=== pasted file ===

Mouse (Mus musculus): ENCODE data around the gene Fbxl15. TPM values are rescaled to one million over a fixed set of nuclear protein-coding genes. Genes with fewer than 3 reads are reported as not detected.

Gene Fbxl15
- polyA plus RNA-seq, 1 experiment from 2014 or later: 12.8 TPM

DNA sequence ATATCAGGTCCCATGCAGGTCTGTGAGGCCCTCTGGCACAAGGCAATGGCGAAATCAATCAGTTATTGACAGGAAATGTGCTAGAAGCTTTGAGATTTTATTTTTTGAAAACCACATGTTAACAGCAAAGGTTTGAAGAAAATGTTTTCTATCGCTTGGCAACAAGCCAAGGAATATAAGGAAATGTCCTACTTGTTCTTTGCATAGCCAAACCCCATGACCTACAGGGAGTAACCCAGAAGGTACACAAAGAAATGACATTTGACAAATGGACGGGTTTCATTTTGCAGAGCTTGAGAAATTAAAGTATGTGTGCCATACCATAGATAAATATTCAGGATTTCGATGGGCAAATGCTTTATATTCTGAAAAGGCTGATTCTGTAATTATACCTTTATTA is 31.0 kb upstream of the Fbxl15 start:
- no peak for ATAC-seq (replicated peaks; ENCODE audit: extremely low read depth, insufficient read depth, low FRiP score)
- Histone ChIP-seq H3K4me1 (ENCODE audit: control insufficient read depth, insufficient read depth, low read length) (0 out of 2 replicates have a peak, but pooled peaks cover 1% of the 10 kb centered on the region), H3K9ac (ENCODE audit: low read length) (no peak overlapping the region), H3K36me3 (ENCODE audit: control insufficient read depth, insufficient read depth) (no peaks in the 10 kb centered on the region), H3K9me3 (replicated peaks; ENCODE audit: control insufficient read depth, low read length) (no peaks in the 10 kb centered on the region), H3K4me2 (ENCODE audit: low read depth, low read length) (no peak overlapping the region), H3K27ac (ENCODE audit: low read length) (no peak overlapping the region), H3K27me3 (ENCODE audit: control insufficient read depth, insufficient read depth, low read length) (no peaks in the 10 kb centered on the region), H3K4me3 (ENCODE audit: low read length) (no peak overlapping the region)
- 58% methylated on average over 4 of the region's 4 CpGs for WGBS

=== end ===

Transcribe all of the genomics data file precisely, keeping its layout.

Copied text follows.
Mouse (Mus musculus): ENCODE data around the gene Fbxl15. TPM values are rescaled to one million over a fixed set of nuclear protein-coding genes. Genes with fewer than 3 reads are reported as not detected.

Gene Fbxl15
- polyA plus RNA-seq, 1 experiment from 2014 or later: 12.8 TPM

DNA sequence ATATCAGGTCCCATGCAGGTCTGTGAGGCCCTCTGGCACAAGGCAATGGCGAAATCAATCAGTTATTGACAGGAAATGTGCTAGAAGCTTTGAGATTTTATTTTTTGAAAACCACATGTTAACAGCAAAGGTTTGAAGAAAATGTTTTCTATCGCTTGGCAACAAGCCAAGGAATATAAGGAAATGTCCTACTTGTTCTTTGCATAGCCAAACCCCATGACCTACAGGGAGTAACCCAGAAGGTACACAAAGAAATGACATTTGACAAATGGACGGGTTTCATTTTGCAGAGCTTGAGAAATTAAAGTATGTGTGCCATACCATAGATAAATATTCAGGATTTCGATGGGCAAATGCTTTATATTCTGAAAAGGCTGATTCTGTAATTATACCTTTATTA is 31.0 kb upstream of the Fbxl15 start:
- no peak for ATAC-seq (replicated peaks; ENCODE audit: extremely low read depth, insufficient read depth, low FRiP score)
- Histone ChIP-seq H3K4me1 (ENCODE audit: control insufficient read depth, insufficient read depth, low read length) (0 out of 2 replicates have a peak, but pooled peaks cover 1% of the 10 kb centered on the region), H3K9ac (ENCODE audit: low read length) (no peak overlapping the region), H3K36me3 (ENCODE audit: control insufficient read depth, insufficient read depth) (no peaks in the 10 kb centered on the region), H3K9me3 (replicated peaks; ENCODE audit: control insufficient read depth, low read length) (no peaks in the 10 kb centered on the region), H3K4me2 (ENCODE audit: low read depth, low read length) (no peak overlapping the region), H3K27ac (ENCODE audit: low read length) (no peak overlapping the region), H3K27me3 (ENCODE audit: control insufficient read depth, insufficient read depth, low read length) (no peaks in the 10 kb centered on the region), H3K4me3 (ENCODE audit: low read length) (no peak overlapping the region)
- 58% methylated on average over 4 of the region's 4 CpGs for WGBS